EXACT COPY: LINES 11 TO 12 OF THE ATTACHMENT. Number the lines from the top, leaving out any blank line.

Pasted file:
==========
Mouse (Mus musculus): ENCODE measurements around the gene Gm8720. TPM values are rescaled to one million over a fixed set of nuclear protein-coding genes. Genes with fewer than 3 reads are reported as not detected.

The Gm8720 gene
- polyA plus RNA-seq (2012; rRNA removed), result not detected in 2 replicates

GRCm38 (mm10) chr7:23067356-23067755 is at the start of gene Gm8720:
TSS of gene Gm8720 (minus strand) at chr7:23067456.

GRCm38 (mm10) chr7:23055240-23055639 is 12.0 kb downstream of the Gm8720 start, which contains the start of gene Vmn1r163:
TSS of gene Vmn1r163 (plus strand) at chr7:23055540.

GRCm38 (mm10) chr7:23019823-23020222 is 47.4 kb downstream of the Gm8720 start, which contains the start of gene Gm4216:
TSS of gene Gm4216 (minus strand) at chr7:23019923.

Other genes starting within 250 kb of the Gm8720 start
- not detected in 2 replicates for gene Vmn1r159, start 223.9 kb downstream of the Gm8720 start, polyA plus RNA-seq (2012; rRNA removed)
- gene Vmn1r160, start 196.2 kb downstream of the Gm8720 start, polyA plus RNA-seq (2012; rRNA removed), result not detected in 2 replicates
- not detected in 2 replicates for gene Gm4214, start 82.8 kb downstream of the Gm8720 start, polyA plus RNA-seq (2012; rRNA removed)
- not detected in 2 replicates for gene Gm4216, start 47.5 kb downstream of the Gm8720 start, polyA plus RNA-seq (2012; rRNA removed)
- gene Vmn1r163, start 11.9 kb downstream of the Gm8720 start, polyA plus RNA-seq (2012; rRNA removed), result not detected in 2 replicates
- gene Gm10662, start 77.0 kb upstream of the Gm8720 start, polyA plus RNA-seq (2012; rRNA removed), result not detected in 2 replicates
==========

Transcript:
- not detected in 2 replicates for gene Vmn1r159, start 223.9 kb downstream of the Gm8720 start, polyA plus RNA-seq (2012; rRNA removed)
- gene Vmn1r160, start 196.2 kb downstream of the Gm8720 start, polyA plus RNA-seq (2012; rRNA removed), result not detected in 2 replicates